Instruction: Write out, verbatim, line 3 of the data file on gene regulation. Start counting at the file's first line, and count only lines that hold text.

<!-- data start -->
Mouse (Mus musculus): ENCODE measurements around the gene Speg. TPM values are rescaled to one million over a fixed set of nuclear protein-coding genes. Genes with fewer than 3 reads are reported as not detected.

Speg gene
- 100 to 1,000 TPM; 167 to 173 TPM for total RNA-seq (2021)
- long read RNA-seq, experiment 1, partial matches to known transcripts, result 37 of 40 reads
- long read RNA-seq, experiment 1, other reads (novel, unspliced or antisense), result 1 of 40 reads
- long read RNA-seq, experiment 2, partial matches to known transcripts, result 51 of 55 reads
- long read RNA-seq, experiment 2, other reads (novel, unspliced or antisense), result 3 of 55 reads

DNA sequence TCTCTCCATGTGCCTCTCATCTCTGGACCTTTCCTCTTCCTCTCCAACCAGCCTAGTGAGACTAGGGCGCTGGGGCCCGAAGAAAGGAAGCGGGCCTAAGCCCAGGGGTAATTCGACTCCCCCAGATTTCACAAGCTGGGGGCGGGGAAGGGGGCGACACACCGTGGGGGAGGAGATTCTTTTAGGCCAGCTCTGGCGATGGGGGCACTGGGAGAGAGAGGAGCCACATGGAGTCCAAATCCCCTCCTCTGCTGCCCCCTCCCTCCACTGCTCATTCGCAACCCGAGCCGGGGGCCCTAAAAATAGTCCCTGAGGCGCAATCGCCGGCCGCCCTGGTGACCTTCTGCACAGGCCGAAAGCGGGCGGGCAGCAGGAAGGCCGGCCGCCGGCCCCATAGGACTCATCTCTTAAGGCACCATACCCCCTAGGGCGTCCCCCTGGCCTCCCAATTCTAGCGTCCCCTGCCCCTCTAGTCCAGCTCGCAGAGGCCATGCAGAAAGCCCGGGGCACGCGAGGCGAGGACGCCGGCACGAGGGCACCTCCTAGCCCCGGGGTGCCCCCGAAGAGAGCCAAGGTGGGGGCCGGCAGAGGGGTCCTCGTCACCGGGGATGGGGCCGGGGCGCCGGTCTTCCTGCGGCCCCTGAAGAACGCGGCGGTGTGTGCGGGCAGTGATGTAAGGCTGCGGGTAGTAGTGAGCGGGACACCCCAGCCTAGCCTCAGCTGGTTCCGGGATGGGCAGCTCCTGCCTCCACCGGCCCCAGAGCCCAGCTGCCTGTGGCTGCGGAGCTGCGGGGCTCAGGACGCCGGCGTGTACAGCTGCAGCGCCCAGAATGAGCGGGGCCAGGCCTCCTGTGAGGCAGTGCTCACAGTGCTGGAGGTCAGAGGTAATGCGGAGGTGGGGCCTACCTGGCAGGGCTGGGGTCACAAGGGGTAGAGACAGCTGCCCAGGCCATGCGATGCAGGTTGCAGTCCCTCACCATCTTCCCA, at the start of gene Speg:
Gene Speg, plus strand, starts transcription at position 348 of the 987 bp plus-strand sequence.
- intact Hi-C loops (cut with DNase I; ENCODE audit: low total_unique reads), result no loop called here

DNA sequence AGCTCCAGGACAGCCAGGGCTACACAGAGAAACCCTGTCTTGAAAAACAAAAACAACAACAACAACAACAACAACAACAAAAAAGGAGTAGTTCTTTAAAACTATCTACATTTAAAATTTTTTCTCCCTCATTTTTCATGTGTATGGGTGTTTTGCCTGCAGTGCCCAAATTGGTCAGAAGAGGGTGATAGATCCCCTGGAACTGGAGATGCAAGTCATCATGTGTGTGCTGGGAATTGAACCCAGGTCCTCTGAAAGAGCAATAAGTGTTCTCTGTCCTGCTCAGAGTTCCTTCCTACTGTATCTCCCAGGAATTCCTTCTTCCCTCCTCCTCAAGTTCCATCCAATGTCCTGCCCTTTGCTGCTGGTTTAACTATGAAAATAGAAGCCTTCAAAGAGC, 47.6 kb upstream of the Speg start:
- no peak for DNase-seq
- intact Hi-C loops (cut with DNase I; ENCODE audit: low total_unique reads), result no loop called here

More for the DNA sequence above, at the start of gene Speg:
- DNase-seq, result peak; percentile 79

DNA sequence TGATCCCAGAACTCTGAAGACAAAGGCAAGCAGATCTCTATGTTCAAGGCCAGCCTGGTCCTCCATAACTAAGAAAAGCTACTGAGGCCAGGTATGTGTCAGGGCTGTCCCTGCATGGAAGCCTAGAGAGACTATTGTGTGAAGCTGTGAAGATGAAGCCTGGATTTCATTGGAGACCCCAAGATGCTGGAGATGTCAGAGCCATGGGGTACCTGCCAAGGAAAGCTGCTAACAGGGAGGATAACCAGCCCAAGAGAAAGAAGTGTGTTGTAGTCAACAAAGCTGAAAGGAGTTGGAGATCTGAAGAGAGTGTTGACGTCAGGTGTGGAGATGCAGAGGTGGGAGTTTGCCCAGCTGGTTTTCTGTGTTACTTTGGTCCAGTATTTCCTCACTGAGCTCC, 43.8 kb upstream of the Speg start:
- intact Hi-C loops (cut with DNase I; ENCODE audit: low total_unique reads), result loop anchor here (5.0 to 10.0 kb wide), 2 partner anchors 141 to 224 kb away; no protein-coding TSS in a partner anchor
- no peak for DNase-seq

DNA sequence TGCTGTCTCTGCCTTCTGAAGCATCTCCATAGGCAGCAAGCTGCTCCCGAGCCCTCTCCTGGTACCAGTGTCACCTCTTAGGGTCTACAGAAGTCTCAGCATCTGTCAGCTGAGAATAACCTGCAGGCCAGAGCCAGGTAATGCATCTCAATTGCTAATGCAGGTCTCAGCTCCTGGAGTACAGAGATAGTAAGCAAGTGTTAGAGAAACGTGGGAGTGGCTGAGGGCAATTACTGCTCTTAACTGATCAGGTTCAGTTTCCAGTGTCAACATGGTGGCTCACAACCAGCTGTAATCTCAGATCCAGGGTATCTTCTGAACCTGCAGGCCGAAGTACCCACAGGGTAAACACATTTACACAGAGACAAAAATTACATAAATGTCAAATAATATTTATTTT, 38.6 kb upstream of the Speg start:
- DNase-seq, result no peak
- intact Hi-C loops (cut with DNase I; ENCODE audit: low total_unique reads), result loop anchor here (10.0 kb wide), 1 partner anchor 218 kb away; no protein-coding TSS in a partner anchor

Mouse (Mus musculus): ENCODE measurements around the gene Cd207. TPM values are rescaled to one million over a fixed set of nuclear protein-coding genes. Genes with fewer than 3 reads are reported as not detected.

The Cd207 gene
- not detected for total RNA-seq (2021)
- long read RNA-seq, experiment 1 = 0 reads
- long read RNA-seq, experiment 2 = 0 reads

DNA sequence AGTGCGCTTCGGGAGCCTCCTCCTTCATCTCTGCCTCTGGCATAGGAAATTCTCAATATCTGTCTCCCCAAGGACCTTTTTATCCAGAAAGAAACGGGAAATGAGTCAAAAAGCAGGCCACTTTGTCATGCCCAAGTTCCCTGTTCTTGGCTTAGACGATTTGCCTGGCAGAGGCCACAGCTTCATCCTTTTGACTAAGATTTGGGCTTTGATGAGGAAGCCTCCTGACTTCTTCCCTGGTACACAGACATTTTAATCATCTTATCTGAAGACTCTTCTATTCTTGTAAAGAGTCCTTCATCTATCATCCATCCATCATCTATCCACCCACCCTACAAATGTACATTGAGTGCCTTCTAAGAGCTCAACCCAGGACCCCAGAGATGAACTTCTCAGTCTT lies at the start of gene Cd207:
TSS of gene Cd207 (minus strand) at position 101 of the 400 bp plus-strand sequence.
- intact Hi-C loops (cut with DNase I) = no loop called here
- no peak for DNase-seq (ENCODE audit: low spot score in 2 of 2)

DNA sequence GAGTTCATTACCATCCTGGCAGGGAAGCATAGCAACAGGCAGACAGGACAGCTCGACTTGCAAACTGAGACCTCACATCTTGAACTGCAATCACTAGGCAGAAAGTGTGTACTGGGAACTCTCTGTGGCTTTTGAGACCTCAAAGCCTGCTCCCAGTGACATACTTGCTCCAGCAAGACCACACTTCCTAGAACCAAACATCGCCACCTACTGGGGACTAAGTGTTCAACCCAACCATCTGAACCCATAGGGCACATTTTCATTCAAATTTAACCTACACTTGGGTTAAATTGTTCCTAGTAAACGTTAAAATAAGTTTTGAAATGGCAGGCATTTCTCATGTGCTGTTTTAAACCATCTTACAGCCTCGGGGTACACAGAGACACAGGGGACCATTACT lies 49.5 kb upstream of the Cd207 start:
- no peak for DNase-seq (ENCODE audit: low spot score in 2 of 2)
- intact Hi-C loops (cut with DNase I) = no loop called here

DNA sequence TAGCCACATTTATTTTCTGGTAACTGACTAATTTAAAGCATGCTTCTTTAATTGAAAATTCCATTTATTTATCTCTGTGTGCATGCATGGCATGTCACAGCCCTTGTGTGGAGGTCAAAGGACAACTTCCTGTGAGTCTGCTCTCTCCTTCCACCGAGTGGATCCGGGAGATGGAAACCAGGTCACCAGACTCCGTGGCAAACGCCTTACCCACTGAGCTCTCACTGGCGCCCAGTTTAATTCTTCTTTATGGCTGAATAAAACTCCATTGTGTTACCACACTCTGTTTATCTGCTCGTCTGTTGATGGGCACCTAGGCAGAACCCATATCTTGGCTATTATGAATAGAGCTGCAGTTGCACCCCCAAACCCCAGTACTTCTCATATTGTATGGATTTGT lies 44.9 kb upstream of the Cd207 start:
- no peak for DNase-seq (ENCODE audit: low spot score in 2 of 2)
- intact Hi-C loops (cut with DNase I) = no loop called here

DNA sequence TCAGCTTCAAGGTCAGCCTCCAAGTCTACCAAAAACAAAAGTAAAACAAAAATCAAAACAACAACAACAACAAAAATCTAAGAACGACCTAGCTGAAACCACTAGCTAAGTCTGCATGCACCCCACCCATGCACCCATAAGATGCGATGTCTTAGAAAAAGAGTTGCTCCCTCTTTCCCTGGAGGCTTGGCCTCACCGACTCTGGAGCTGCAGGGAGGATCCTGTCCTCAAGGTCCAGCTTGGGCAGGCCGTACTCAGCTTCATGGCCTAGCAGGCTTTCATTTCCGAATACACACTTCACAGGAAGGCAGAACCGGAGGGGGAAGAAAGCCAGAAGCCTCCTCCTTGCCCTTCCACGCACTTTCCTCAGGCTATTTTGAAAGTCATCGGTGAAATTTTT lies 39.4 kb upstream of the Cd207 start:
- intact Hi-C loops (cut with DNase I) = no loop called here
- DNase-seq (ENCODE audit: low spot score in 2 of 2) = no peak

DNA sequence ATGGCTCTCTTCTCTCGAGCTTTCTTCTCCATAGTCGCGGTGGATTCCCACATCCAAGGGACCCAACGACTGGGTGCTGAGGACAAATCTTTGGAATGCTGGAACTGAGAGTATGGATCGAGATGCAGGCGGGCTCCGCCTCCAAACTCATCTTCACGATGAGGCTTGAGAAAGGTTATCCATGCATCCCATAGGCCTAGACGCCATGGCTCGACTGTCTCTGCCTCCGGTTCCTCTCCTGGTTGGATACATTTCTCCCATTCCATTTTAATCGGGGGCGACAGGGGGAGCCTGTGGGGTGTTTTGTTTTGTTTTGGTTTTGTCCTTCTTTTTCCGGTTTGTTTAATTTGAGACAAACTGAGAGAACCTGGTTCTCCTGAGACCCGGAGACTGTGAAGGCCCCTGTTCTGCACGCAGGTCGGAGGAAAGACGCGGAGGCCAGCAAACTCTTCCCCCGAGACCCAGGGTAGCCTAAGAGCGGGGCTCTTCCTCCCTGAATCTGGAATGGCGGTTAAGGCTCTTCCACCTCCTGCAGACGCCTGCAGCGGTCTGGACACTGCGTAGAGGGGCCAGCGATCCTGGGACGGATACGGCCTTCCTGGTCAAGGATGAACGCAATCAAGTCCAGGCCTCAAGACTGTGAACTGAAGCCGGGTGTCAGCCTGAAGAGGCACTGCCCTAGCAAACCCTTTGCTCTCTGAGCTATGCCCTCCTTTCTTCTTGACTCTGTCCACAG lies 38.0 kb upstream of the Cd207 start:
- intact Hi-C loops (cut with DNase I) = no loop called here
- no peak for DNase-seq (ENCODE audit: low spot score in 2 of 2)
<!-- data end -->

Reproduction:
- 100 to 1,000 TPM; 167 to 173 TPM for total RNA-seq (2021)